246. Telegram From the Embassy in Saudi Arabia to the Department of State 1

872. Deptel 558.2 US-SAG Military Relationship.


On May 3 I met with Saqqaf and delivered to him for advance study copy of President’s message to King.3 Saqqaf read it carefully and remarked it was “good letter.” I then delivered to him summary list of measures we had taken to be helpful to SAG, in particular MODA, which contained Deptel 558. Saqqaf looked it over, commented it was important. I then asked his advice whether I should detail this list orally to King when I saw him. Saqqaf suggested that instead I might wish inform King I had delivered it to Saqqaf.

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May 5 Meeting with King (Embtel 869).4

Upon delivery Presidential letter (signed original and Embassy translation) to Faysal in presence Saqqaf, I noted President had made general reference to US Govt desire be helpful to Saudi effort modernize its military forces. While I had delivered to Saqqaf comprehensive list of what we had done, I wished draw HM’s attention to certain specifics:

USG was now prepared to transfer to SAG without cost the F-86 aircraft currently on loan to SAG after completion overhaul and repairs at US expense. I would be discussing details of this with Saqqaf in near future. King seemed pleased, commented he was surprised to hear this since had understood these aircraft were to be taken out of Kingdom. I said this would be only for purpose repair, which could not be accomplished in Kingdom.
USG now ready sign military construction agreement, as US reply to Sultan’s requests for changes in draft text were now in hands Foreign Ministry or MODA itself.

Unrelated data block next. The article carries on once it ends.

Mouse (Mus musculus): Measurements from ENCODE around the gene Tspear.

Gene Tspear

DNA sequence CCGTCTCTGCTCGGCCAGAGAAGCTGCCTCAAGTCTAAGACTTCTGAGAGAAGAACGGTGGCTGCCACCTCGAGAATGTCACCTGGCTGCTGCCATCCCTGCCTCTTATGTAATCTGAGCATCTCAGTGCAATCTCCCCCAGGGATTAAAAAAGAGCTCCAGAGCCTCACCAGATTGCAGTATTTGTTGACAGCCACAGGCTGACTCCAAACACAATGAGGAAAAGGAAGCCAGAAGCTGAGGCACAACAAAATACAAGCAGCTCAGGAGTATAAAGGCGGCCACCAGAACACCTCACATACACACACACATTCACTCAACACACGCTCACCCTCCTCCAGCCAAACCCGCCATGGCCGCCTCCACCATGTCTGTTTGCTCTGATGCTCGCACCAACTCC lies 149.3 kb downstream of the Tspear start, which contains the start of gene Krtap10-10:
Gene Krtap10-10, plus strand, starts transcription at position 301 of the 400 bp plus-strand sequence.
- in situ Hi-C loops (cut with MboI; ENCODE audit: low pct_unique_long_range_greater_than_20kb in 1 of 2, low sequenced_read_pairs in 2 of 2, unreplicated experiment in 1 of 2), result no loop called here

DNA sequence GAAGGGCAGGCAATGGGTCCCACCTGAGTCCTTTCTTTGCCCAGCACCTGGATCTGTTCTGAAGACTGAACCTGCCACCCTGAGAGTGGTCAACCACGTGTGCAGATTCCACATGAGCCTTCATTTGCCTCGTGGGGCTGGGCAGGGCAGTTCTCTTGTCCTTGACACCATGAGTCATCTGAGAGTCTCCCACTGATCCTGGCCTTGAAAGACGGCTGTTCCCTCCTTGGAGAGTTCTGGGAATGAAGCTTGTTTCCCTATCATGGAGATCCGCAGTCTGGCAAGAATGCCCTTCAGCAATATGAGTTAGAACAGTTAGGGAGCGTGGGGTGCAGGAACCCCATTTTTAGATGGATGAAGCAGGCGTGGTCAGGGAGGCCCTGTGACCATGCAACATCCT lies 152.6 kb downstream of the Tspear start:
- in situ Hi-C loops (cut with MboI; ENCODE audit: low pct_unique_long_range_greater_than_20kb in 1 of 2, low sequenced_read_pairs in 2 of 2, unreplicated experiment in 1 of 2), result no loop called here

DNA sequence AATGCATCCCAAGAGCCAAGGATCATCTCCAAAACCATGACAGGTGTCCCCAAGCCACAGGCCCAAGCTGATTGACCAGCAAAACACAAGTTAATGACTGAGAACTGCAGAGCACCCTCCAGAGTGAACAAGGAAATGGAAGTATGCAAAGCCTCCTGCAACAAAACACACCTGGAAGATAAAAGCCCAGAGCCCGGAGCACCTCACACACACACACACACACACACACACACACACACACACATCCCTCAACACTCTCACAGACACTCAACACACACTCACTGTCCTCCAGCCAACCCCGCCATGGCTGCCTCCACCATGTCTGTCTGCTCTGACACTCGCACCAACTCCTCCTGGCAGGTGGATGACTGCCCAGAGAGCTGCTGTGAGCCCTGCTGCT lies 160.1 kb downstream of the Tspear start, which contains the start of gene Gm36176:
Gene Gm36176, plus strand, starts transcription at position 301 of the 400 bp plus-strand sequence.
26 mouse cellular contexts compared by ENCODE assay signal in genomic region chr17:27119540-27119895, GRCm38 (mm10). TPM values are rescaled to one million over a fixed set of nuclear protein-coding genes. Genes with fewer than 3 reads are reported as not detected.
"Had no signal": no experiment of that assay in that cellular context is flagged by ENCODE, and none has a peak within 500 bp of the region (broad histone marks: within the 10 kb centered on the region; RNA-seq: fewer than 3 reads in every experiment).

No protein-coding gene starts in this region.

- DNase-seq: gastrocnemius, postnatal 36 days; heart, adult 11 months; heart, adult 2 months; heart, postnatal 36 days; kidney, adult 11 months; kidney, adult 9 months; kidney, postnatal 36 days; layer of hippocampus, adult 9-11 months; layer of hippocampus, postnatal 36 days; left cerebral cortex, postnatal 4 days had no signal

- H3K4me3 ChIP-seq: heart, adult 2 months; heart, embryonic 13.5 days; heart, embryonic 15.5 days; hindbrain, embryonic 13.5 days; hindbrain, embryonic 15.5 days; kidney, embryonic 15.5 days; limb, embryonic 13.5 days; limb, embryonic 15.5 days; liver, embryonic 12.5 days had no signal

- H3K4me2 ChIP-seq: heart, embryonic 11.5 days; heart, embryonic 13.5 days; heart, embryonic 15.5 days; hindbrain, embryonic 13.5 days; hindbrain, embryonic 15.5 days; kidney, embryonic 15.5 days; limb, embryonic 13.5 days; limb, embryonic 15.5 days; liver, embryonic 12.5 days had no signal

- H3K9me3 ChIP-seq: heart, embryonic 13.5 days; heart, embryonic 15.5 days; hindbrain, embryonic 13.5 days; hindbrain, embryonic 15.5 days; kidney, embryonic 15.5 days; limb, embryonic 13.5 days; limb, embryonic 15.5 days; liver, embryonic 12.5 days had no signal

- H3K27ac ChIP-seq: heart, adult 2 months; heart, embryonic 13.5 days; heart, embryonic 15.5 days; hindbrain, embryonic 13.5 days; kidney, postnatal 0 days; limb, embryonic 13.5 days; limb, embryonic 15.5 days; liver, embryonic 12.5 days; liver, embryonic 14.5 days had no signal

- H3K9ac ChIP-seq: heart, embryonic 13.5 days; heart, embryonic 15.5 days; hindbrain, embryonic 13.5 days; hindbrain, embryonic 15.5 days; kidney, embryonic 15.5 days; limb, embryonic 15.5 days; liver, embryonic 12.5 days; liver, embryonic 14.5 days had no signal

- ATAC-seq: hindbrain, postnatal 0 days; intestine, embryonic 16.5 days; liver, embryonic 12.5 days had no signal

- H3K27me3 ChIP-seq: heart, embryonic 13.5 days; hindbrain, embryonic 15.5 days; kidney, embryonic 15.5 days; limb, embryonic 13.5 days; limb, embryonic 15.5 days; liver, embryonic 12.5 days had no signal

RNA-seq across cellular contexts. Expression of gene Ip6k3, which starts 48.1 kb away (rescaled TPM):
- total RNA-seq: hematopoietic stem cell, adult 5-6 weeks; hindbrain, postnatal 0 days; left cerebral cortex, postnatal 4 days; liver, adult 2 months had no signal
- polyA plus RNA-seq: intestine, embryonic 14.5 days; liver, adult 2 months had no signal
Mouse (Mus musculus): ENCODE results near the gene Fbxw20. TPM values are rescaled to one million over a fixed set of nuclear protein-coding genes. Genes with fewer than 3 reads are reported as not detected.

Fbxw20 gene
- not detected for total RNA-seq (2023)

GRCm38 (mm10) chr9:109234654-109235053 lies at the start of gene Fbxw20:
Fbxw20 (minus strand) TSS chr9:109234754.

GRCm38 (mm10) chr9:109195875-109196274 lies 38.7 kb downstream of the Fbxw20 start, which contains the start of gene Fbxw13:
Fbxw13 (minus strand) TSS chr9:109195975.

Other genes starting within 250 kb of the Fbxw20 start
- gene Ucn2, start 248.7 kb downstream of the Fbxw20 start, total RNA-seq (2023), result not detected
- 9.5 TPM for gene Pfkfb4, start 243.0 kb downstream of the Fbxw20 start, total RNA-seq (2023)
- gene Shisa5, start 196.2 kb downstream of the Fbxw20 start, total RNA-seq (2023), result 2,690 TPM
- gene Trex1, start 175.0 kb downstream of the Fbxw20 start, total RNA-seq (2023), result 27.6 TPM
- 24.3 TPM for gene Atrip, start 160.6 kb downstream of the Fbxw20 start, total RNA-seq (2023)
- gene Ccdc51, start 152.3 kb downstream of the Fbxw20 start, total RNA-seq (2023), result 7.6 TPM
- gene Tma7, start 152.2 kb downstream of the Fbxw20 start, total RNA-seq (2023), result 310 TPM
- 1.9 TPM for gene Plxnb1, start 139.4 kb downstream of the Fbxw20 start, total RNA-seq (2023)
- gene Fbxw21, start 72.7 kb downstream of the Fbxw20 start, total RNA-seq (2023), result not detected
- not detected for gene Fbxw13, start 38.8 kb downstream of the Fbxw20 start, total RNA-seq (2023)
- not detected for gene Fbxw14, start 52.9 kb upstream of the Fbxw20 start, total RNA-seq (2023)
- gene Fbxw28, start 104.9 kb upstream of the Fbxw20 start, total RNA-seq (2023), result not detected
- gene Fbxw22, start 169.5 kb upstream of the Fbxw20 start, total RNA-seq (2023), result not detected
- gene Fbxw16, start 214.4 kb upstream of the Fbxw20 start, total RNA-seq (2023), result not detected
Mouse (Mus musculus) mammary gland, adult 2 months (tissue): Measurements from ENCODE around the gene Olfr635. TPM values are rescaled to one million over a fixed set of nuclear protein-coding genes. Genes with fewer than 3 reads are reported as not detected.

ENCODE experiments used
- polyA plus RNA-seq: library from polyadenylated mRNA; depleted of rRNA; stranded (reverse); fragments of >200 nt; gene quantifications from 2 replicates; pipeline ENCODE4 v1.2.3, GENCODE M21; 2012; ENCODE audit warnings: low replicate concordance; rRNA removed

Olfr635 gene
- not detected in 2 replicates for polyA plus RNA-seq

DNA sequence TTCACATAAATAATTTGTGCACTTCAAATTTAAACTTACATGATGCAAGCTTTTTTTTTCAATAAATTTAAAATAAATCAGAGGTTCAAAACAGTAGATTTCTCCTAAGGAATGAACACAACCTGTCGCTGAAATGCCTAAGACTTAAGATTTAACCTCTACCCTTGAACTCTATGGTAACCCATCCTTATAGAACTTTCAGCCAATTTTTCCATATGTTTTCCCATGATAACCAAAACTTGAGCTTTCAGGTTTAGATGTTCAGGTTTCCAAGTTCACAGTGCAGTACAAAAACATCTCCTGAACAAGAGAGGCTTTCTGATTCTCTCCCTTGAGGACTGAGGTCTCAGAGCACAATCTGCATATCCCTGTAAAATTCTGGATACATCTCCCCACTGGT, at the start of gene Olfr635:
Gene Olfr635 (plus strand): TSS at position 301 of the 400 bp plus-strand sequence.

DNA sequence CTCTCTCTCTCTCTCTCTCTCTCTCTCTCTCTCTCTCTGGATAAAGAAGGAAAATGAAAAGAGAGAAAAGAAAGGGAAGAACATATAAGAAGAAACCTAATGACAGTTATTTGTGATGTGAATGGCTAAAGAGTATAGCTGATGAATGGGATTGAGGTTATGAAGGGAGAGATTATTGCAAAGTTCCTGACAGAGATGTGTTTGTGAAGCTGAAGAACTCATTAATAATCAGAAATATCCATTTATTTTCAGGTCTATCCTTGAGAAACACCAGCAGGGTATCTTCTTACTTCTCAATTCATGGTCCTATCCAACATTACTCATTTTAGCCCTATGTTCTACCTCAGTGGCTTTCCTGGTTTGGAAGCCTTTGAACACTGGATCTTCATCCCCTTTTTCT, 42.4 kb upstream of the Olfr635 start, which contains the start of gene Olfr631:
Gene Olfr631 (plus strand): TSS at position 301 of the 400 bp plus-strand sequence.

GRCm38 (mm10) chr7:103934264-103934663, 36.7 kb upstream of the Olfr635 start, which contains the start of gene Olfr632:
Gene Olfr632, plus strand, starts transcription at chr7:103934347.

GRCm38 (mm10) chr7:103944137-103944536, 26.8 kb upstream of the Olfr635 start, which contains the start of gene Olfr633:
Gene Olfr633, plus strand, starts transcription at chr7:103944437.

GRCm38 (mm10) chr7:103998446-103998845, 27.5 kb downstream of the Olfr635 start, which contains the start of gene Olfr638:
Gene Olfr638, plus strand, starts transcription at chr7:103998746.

Noted CHUSMTM had been informed by Sultan during meeting same day that MODA definitely wanted DOD evaluation team to weigh Lockheed and Northrop package offer re fighter aircraft and related ground equipment. Secretary McNamara had said in earlier letter to Sultan he was prepared send team and I would therefore notify Washington immediately that it was desired.
Noted MODA request made to General Adams (CINCSTRIKE) one year ago for survey military vehicle requirements. We had performed survey immediately and delivered final report to MODA followed by letter of offer December 1964.5 This was under study in MODA.
Noted we had presented Air Defense Survey Report in Riyadh January 1964.

I then commented that so far as I could determine US had answered all Prince Sultan’s requests. However, I stood ready to check into any matters King might feel were outstanding. King thanked me, saying “We appreciate all your efforts and will try to find the road to cooperation with you in all respects.” He had no specific questions but noted there were two considerations he wished mention. First, there was no use buying military equipment which Saudis could not operate. “We are lying to ourselves if we think we are ready to use certain equipment. We need help.” Secondly, Faysal noted prices for much of equipment were very high. While SAG was obliged to buy equipment, since it [Page 476]could not just look on when it was being attacked, he wanted expenditures to benefit his people and country as a whole. I assured him we were not interested in urging him to spend heavily on military equipment and that Secretary McNamara’s letter drew particular attention to costs. King responded Secretary McNamara had talked only about technical matters. “More important even than price is that we be able to make use of this equipment. McNamara did not touch on this, he turned it over to you, the politicians.” As Faysal was being purposely vague at this point, I felt it much the better course not to ask him to be more specific and turned to other matters separately reported.